Today, I happened to be looking at a new copy of The Bible that I brought home from church yesterday. I happened to open it randomly to the Book of Lamentations, an Old Testament book that I am not very familiar with. With Florida’s article (and likely my own unemployment) on my mind, I turned to the beginning of Lamentations and read the three verses below. I was shaken by how relevant the text is to today. With no intention to imply cause or blame, I have changed only one word in the text to create a sad modern prayer for the people and institutions of this once great American city:

A Lamentation for Detroit.

1 [a]How deserted lies the city,
once so full of people!
How like a widow is she,
who once was great among the nations!
She who was queen among the provinces
has now become a slave.

2 Bitterly she weeps at night,
tears are on her cheeks.
Among all her lovers
there is none to comfort her.
All her friends have betrayed her;
they have become her enemies.

3 After affliction and harsh labor,
Detroit has gone into exile.
She dwells among the nations;
she finds no resting place.
All who pursue her have overtaken her
in the midst of her distress.

(TNIV©)

Religion and Self-Control

I read an interesting blog post today by NY Times Science writer, John Tierney, on the topic of religion and self-control. I submitted a comment to the piece and have copied the essence of Tierney’s blog and my comment here. While I stand by what I say below, I have to admit to the irony of this blog. I should have been working on the more pressing items on my “To Do” list. So much for self-control.

You can find a link to Tierney’s blog, TierneyLab, under  “Blogs I Like” on the right.

Religion and Self-Control

Is self-discipline one reason that religious people tend to live longer? Do religious belief and piety promote self-control? You can find one answer in my Findings column. It discusses research from two psychologists at the University of Miami, Michael McCullough and Brian Willoughby, who have surveyed eight decades of scientific literature (pdf) to see if people who are more religious tend to have stronger self-control.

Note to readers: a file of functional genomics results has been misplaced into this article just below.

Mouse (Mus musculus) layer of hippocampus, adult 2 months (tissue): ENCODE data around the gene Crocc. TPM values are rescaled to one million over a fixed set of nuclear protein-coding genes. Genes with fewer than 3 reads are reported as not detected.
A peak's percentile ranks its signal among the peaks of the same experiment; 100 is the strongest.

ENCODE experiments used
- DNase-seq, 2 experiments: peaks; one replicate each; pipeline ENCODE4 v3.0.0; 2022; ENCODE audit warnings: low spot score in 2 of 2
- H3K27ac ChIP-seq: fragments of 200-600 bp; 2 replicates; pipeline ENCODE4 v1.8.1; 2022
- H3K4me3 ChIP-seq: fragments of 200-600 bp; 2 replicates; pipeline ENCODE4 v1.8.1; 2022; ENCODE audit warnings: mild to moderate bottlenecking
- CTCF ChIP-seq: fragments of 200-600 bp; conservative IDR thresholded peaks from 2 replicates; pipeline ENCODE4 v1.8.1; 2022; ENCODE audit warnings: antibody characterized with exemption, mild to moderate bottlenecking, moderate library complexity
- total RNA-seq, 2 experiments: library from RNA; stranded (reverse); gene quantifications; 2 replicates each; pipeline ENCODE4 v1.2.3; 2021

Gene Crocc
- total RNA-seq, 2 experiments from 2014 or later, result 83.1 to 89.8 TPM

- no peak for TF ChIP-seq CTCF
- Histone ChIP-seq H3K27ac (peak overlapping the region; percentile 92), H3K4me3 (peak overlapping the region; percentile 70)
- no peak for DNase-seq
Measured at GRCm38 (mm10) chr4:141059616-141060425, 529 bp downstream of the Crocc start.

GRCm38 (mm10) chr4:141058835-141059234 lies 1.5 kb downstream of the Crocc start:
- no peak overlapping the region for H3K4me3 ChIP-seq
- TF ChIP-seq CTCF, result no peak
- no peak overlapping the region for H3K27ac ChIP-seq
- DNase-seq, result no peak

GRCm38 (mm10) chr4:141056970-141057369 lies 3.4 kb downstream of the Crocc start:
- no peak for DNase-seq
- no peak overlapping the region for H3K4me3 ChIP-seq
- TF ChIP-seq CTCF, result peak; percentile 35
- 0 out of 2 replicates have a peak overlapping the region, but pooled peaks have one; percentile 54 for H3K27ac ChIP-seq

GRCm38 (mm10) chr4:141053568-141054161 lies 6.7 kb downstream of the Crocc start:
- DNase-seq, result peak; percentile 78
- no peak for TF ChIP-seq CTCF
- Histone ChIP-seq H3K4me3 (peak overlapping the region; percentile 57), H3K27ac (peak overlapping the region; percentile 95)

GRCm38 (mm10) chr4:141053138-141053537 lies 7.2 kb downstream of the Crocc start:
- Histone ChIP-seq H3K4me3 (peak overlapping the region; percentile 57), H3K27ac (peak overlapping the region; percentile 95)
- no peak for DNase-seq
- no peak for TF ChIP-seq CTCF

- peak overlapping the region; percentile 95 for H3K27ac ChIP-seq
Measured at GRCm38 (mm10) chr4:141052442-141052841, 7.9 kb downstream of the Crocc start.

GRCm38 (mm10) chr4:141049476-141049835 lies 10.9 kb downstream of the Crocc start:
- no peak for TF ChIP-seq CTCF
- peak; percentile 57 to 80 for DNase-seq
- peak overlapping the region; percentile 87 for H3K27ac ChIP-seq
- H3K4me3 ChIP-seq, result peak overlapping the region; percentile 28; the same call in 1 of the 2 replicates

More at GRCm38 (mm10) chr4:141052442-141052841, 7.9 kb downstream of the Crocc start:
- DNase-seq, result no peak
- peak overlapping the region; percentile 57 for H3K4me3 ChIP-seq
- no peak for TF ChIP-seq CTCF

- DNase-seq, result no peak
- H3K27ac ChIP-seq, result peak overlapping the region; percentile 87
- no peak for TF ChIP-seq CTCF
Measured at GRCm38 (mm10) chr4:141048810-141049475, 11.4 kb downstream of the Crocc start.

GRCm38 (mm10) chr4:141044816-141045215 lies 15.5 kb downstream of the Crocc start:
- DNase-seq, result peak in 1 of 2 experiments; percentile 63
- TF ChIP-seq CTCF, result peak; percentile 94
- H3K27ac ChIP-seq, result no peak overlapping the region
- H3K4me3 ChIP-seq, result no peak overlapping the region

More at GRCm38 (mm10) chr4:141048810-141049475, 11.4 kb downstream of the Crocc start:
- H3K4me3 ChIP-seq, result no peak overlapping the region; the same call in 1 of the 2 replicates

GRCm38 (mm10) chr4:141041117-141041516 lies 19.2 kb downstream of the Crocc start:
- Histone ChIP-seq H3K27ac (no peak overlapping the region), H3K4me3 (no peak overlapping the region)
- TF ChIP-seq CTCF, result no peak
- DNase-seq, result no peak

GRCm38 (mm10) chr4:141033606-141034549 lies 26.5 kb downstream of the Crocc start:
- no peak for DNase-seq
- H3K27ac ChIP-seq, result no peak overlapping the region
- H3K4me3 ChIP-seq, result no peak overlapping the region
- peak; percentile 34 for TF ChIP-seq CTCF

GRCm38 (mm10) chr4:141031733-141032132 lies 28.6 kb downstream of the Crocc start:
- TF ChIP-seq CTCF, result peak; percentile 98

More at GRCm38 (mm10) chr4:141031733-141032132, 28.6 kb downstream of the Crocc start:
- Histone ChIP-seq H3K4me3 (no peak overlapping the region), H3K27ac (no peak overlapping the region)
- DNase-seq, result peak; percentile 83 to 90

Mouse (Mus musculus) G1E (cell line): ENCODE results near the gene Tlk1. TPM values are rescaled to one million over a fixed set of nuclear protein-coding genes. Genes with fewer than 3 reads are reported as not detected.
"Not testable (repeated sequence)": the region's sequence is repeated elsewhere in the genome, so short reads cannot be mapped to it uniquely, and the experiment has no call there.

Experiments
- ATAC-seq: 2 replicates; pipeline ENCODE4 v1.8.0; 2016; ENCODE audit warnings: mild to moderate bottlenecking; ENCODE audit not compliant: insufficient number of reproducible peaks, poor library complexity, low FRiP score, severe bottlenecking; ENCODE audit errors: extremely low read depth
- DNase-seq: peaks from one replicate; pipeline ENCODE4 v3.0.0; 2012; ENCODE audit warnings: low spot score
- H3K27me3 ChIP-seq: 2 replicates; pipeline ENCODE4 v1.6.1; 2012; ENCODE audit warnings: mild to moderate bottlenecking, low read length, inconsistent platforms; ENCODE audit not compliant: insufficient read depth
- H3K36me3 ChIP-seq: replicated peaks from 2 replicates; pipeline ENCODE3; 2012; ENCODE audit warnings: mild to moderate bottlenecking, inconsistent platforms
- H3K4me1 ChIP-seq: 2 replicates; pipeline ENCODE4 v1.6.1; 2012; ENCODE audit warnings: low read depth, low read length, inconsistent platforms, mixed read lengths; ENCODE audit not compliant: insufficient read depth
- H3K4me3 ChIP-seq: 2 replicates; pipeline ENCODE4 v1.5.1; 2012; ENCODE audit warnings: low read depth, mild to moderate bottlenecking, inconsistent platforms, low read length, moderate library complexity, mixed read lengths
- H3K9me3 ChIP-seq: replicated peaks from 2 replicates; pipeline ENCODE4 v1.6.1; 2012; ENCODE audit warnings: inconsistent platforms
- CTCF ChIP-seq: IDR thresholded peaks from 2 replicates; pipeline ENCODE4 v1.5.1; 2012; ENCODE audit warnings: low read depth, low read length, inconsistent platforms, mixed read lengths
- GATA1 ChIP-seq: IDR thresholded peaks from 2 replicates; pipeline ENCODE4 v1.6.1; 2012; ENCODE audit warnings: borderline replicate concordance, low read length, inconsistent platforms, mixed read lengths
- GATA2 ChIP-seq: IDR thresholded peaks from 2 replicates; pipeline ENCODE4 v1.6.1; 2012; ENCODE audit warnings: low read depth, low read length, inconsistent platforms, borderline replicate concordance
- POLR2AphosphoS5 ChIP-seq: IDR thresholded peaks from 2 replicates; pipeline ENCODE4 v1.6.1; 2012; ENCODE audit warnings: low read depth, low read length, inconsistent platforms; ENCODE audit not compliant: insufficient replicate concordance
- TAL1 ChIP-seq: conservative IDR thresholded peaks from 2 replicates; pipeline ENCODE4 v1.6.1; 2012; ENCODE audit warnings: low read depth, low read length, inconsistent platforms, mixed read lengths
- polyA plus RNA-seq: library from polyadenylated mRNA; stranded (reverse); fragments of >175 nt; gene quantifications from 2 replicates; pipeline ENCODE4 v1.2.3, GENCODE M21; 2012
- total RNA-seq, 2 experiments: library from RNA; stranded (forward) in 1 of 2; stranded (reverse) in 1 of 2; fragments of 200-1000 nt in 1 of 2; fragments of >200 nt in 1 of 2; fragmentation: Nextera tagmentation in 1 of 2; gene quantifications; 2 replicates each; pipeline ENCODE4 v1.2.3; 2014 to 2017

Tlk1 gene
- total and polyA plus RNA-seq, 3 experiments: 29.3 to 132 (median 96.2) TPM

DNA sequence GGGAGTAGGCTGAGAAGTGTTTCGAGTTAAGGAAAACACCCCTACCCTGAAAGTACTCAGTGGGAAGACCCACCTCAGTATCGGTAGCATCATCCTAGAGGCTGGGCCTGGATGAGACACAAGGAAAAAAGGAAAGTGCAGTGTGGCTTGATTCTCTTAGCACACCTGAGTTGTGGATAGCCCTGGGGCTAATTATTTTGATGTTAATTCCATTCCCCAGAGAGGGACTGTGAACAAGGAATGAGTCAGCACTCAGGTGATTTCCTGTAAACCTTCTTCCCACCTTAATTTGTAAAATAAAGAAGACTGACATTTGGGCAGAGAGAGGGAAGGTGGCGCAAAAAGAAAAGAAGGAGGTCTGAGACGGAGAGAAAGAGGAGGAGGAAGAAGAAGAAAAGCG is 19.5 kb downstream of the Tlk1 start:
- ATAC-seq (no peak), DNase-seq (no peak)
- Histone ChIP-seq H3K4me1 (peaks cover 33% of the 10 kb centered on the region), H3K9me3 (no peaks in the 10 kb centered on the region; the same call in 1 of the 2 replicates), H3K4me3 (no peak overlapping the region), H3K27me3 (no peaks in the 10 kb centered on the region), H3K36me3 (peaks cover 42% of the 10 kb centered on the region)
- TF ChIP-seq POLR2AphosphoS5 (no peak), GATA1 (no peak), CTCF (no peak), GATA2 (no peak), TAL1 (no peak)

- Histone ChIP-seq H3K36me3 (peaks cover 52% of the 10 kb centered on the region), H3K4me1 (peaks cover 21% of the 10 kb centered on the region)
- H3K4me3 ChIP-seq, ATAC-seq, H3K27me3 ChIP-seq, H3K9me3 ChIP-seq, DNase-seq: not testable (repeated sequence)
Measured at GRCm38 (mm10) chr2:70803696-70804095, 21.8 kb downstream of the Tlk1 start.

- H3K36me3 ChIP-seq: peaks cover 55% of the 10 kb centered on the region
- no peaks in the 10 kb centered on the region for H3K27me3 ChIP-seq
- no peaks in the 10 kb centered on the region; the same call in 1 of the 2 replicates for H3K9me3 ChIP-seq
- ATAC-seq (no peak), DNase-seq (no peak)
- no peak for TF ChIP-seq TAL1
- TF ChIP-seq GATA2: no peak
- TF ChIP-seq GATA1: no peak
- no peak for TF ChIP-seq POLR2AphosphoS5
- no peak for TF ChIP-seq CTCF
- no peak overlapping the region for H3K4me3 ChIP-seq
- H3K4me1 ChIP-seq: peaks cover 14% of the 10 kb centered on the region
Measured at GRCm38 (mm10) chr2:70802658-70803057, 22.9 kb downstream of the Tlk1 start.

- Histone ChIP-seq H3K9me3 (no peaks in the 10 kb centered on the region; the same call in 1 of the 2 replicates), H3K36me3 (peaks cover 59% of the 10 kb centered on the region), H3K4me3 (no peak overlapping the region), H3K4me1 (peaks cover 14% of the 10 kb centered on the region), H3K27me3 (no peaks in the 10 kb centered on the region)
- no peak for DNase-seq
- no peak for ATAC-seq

1. Are there any specific religious or spiritual activities that you have found to help build your self-control, or your child’s self-control?
2. Religious activities can also be exhausting, and presumably they could they could wear down someone’s self-control. Has this ever happened to you or your child?
3. If you’re not religious, what do you think of Dr. McCullough’s advice that it might be possible to build self-control by tying your New Year’s resolutions to sacred (but non-religious) values like self-reliance or concern for all of humanity?

My response:

I believe that this phenomenon of ‘religious’ people demonstrating more self-control is probably true but not due to the ‘religion’ that one learns at church, temple or mosque but due to the ‘ethics’ and ‘values’ discussions and education that occurs there. As the author, Karen Armstrong, documented in her book, ‘The Great Transformation,’ most cultures and faiths have independently developed some interpretation of what’s known to Christians as the Golden Rule as a positive way to live our lives on earth, irregardless of what some god may have in store for us later.

The notion that we should treat others as we wish to be treated requires an examination not only of others’ behaviors and actions but of our own. Once we begin to be aware of (and are then self-critical of) our own behaviors, we are more likely to avoid doing things that others might find reason to criticise – we exhibit self control. In doing this, we enable others to treat us favorably.

My own experience is that most people tire quickly of sermons and lessons (and water cooler talk) that focus too heavily on spirituality and theology. Zealotry, like a good martini, has a time and place but a little bit goes a long way. We would rather be taught how to make our faith relevant to our day-to-day lives. Personally, the sermons that don’t put me to sleep or to checking my blackberry are usually those that offer practical advice on how to live happily and productively among others. I suspect that anyone who regularly subjects themselves to a dose of practical ethical reminders is more prone to self-examination and to therefore improve their self-control in many aspects of their lives. And this, I believe, will lead to improved quality in one’s life.

As the Theory of Relativity is foundational to modern science, the Golden Rule is to life. We don’t fully understand the scope of either which is why inquiry and faith (in science and humanity) are so important. We do know through our own experiences however, that things get more difficult when we act as though these fundamental principles don’t exist.

Thank you for posing these important questions.

— John Fonner